Throughout the last two weeks of political conventions, Barack Obama, Mitt Romney and a vast array of surrogates accused their opponents of gutting the American middle class.
In presidential races, the gaffes get the headlines, but the prepared texts and advisers are more telling. Mitt Romney’s widely reported blunders in his three six-day trip to Britain, Israel and Poland dominated press coverage, but the candidate’s prepared comments and the aides who advised him were far more disappointing.
Maybe the acronym at the heart of the scandal is too confusing. Or Americans are simply tired of hearing about greedy bankers. By any measure, though, the Libor bank scandal is an extraordinary example of the 1 percent stealing from the 99 percent – and our crumbling ethics.
Next week in the Mexican resort town of Los Cabos, Barack Obama and Vladimir Putin will meet on the sidelines of the G20 summit. Mitt Romney and his aides say that after 15 months of dithering on Syria, it is time for Obama to confront Putin on an increasingly brutal conflict that has left 10,000 dead.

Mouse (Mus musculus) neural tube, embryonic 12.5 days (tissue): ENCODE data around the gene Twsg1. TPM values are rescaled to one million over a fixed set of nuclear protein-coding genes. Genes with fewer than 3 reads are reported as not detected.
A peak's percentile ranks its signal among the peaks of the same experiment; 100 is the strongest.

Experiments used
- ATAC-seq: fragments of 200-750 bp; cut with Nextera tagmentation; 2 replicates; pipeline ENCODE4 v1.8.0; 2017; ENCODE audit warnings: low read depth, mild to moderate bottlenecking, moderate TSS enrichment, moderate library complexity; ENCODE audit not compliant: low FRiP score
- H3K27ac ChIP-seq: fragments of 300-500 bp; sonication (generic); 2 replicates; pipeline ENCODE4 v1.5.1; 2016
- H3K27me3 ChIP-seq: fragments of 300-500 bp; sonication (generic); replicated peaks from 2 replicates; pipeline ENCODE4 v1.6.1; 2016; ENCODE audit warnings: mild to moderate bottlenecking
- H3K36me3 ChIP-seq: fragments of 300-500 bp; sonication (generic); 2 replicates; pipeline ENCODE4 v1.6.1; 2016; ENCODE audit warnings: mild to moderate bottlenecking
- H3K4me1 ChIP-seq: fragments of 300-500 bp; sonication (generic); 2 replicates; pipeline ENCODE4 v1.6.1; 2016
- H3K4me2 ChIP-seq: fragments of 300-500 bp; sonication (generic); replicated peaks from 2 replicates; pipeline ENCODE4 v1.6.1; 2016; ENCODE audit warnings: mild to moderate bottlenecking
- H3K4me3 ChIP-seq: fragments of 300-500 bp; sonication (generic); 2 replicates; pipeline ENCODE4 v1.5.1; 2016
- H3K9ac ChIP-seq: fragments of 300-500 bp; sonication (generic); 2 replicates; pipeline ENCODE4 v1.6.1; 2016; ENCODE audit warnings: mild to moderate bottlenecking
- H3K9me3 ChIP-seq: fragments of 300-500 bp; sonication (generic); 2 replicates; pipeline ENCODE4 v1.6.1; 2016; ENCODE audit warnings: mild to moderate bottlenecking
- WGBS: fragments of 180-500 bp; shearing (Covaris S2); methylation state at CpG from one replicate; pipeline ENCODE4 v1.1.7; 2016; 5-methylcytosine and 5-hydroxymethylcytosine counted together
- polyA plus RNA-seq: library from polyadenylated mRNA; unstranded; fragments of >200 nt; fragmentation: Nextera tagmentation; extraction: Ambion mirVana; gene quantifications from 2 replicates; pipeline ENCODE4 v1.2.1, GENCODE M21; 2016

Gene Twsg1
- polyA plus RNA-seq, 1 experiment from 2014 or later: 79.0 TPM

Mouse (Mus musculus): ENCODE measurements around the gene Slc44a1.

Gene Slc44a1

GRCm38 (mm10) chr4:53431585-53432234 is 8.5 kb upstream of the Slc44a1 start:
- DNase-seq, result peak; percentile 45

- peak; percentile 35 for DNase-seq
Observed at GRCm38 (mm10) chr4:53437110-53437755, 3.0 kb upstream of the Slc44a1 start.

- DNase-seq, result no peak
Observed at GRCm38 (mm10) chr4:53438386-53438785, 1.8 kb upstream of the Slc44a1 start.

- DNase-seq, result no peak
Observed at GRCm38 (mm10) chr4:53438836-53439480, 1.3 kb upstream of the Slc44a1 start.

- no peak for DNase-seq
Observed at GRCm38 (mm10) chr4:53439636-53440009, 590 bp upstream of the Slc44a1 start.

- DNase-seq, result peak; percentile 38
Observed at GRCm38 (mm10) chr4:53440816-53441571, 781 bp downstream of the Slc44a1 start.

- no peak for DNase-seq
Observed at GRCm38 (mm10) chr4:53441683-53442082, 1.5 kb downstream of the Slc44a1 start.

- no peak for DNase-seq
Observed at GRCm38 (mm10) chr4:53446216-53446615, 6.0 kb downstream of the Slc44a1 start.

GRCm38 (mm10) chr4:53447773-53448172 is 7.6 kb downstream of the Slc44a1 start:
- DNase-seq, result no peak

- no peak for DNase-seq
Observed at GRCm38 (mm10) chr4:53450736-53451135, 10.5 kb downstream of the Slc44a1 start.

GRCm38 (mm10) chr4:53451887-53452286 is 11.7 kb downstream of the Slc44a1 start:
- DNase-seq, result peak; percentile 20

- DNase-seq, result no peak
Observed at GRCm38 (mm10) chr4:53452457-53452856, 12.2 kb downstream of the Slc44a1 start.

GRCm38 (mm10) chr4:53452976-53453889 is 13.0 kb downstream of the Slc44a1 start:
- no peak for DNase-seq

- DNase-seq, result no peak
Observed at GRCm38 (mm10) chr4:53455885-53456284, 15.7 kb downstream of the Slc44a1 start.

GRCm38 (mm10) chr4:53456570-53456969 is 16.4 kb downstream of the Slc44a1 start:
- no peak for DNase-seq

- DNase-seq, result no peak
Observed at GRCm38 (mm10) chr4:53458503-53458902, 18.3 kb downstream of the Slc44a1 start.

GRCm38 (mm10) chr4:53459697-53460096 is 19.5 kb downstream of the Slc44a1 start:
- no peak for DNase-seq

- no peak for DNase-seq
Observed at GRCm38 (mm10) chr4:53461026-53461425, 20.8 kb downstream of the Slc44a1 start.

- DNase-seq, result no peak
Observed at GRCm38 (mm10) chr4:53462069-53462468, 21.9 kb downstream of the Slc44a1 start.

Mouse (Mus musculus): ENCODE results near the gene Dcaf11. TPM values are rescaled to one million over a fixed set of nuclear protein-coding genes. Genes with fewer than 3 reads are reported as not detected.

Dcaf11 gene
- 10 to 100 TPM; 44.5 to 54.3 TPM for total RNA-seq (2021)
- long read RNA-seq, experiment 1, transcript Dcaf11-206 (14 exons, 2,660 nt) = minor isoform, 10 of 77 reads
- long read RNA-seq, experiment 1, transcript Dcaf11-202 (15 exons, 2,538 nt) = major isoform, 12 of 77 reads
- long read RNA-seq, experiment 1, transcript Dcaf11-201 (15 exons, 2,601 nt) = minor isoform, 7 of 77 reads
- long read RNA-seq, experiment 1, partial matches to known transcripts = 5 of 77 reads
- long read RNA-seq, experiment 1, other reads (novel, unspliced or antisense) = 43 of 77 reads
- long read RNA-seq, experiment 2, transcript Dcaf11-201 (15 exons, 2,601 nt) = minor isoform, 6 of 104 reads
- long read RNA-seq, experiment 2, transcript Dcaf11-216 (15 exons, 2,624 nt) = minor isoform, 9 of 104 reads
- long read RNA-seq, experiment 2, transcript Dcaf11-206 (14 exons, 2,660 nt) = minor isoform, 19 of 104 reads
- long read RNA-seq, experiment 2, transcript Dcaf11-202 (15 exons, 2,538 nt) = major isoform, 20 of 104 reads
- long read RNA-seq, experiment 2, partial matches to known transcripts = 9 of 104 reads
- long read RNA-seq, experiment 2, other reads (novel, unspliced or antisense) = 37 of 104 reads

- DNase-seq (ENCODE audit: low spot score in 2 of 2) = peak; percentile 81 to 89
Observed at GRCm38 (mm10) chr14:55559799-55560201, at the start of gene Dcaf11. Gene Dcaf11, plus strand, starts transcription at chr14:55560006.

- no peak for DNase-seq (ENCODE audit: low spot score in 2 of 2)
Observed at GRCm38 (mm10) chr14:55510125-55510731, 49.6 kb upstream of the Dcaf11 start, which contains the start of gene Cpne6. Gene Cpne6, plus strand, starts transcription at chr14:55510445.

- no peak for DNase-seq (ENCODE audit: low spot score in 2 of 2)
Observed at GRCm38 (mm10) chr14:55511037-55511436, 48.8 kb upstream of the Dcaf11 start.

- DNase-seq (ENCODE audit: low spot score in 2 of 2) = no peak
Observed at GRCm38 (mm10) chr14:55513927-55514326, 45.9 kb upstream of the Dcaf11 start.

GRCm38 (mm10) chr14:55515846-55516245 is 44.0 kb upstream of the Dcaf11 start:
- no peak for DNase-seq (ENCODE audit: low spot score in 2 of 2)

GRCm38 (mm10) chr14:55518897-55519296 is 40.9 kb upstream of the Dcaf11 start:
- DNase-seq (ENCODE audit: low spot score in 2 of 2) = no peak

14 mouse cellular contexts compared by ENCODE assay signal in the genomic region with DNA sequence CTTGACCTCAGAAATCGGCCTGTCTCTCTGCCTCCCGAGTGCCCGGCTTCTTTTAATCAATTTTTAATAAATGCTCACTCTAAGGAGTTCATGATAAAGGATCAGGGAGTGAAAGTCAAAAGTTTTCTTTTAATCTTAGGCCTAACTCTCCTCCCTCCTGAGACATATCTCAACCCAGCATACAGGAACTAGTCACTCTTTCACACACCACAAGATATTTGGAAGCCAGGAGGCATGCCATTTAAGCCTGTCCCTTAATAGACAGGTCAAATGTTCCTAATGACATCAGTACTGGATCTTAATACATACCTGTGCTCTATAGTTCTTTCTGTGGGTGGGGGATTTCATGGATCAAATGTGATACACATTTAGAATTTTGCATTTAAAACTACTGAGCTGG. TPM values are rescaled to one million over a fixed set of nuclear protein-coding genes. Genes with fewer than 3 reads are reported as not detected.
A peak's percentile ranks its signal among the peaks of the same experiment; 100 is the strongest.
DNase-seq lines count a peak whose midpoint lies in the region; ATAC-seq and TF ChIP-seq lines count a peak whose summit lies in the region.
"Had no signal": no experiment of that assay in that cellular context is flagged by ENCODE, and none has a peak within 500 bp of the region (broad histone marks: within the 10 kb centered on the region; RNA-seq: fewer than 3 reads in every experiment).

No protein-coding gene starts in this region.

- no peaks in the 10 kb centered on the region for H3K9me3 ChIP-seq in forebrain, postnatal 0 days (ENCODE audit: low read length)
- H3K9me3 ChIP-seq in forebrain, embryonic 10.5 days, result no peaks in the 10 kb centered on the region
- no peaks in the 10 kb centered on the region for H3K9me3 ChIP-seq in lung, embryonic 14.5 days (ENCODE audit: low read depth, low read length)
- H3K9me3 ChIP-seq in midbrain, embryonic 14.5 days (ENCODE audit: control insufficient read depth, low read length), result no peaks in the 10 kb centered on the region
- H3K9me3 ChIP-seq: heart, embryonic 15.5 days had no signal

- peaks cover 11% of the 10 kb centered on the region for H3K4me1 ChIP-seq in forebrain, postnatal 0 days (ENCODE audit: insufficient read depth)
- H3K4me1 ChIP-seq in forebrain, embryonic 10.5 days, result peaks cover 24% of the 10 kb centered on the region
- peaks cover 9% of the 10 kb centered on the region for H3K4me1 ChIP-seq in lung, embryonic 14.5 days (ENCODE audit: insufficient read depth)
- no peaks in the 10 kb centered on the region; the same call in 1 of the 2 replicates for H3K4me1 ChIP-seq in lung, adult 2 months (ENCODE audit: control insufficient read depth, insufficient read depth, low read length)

Eight years ago, a 72-year-old American aid worker named Charles Grader told me a seemingly fantastical story. In a bleak stretch of Afghan desert that resembled the surface of Mars, several dozen families from states like Montana, Wisconsin and California had lived in suburban tract homes with backyard barbecues. For 30 years during the Cold War, the settlement served as the headquarters of a massive American project designed to wean Afghans from Soviet influence.
Last week, 41 American companies received awards at a little noticed White House ceremony. Despite the recession, the companies – most of them small and medium-size businesses – have experienced rapid growth and handsome profits in recent years. And they’ve beaten Chinese, Indian and European competitors at their own game.